It’s also a good choice if you’re merely seeking a new router that’s easy to set up and manage, with or without a PC.
It’s priced about $30 less than either the Asus RT-AC68U or the Linksys WRT1900AC. Like both of those routers, this is a dual-band model that supports 802.11b/g/n clients on its 2.4GHz frequency band (802.11n clients at speeds up to 600 megabits per second) and 802.11a/ac clients on its 5GHz band (802.11ac clients at speeds up to 1300 mbps). Add 600 to 1300, and you get the oh-so-popular AC1900 marketing label, which D-Link applies to this model. You can set up a guest network on either or both bands.
The low-profile enclosure sports three oversize antennas that you can remove and upgrade. LEDs on top indicate the status of the router’s power, Internet connection, 2.4GHz and 5GHz wireless networks, and USB ports. A USB 3.0 port resides on the left, and a USB 2.0 port, a power button, a WAN port, and the usual four-port gigabit ethernet switch sit in the back. If you don’t like this router’s desktop footprint, you can hang it on the wall.
The firmware provides basic, consumer-oriented features, including beamforming, VPN support using L2TP over IPSec, and a Quality of Service engine that prioritizes lag-sensitive traffic such as online games, VoIP calls, and video streaming. You can also manually assign higher priority to individual clients.
You’ll find support for advanced configurations such as port forwarding and assigning clients to static routes, but the DIR-880L limits you to 15 instances in each case. Parental controls are even more restricted: You can set schedules for when individual clients—or the router itself—are allowed online, or you can block websites.
The DIR-880L is easy to set up in a Web browser. If you’d prefer to use a tablet or smartphone, D-Link’s QRS Mobile app is available for Android and iOS. The router comes preconfigured with a password to guard its wireless networks. The admin user interface is not password protected, but fortunately the setup wizard prompts you to create a password for that purpose. Register for D-Link’s free Mydlink service, and you can access and manage this router from the cloud.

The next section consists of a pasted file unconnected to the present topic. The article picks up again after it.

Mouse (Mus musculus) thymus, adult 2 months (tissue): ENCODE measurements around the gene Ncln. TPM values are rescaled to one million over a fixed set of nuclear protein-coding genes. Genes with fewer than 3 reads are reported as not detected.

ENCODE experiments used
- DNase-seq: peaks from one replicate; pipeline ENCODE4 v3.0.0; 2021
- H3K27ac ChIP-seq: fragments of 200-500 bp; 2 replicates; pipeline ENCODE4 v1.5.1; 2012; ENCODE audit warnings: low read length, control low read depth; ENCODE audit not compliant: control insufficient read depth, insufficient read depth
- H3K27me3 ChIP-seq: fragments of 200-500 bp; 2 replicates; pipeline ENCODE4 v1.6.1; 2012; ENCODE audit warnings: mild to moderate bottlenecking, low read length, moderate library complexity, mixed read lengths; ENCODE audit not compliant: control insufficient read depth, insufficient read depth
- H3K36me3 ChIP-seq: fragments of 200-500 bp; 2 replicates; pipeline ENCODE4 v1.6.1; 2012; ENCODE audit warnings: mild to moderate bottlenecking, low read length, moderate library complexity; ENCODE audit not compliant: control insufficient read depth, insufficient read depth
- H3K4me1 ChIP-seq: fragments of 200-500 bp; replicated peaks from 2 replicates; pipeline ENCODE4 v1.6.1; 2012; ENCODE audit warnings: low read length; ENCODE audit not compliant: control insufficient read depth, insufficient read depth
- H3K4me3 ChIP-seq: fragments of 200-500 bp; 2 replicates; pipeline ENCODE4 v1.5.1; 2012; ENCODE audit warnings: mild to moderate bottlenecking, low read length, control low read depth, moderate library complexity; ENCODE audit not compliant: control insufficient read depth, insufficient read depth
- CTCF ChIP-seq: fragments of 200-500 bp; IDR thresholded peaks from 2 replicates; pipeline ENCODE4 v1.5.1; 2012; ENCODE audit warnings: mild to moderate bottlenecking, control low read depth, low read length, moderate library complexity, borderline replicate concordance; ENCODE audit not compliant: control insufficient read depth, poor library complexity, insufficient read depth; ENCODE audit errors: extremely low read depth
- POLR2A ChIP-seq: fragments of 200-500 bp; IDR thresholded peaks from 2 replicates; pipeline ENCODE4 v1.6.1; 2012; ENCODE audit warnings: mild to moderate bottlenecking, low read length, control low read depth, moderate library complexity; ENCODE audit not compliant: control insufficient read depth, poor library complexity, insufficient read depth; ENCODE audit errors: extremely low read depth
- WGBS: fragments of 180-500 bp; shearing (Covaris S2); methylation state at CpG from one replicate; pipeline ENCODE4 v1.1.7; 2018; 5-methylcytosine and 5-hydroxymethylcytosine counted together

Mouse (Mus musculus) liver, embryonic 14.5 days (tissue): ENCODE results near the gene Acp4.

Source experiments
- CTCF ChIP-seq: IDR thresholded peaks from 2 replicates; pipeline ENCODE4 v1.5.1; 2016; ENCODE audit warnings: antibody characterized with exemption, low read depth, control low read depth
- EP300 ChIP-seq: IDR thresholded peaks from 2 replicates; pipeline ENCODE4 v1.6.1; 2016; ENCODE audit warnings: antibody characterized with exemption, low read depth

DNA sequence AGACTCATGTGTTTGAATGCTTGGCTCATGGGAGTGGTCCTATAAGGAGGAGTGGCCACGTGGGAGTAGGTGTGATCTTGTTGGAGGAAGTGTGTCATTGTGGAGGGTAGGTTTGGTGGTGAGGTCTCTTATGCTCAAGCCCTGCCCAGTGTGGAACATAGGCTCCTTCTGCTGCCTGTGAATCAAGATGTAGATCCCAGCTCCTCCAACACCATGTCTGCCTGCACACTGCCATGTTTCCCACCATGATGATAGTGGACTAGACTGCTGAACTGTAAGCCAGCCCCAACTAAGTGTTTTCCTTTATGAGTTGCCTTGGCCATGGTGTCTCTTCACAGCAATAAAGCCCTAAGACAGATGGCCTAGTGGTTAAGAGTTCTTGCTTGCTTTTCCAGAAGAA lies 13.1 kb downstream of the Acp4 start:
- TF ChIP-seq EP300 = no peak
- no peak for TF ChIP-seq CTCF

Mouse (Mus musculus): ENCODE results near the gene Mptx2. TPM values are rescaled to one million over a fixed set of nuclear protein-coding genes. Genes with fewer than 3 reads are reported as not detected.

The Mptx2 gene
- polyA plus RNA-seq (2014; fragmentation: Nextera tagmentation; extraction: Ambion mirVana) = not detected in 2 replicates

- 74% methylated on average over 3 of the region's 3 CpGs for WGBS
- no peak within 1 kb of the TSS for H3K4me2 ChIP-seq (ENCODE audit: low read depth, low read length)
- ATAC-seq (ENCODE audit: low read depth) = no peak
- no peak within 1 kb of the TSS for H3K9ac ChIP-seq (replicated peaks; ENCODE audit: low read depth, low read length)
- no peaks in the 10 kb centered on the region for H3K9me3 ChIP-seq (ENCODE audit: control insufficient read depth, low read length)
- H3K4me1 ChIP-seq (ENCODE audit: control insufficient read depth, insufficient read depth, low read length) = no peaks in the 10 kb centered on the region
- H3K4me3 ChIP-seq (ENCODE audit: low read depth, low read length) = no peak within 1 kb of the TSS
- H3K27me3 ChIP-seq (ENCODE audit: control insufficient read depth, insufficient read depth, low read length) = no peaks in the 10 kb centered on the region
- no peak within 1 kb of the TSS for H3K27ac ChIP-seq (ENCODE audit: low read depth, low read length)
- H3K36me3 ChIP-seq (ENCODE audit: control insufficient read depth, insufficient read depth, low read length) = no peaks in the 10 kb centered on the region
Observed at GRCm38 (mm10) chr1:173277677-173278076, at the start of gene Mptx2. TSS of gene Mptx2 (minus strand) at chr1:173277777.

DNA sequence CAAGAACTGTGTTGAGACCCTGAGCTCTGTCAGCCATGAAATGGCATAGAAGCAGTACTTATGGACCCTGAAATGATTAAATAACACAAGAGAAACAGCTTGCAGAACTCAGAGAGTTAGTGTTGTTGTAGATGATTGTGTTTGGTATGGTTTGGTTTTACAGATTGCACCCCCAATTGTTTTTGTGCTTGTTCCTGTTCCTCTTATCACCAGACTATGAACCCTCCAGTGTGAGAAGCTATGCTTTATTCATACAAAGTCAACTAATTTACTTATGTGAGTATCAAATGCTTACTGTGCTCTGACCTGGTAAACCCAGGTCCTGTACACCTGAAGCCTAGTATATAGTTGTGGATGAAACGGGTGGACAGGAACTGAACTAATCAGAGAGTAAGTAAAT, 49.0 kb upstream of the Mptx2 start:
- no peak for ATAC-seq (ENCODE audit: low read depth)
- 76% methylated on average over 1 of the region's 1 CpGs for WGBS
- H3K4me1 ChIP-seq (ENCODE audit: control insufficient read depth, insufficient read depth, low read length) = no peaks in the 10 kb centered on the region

The router’s USB ports can share a printer, a scanner, or a storage device (any combination of two) over your network. I didn’t evaluate the router’s performance on that score. The DIR-880L is DLNA
compatible, but it doesn’t have an iTunes server.
In performance tests, the DIR-880L was much slower on the 2.4GHz frequency band than the Asus and Linksys routers at close range (with an 802.lln client in the same room as the router, separated by 9 feet). It was slightly faster than the Linksys model, however, when the client was in my kitchen (20 feet from the router, separated by one wall with plywood cabinets). And it was much faster on this band than both competing routers when I tested it in my home theater (client 35 feet from the router) and my home office (client 65 feet from the router).
D-Link’s router trailed both the Asus and the Linksys with an 802.11ac client (for the test, I plugged an Asus USB-AC56 Wi-Fi adapter into the client’s USB port) in three of my four test locations. TCP throughput of 328 megabits per second at close range is nothing to sneeze at, but the WRT1900AC delivered 439 mbps here and the Asus managed 418 mbps. The DIR-880L will probably stream high-definition video to most rooms in the typical home, but it wasn’t nearly as fast as the competition on this band in my longer-distance tests.
I’ve found that the best way to get maximum performance from an 802.11ac router is to deploy two of them: one as a Wi-Fi router and the other as a Wi-Fi bridge that you hardwire to one or more clients. You can configure a second DIR-880L as a bridge, but I couldn’t test the product’s performance in such a scenario because D-Link sent only one router.
The D-Link DIR-880L doesn’t deliver state-of-the-art performance, but it isn’t slow. Although this router won’t excite router geeks, it isn’t a bad choice for mainstream users.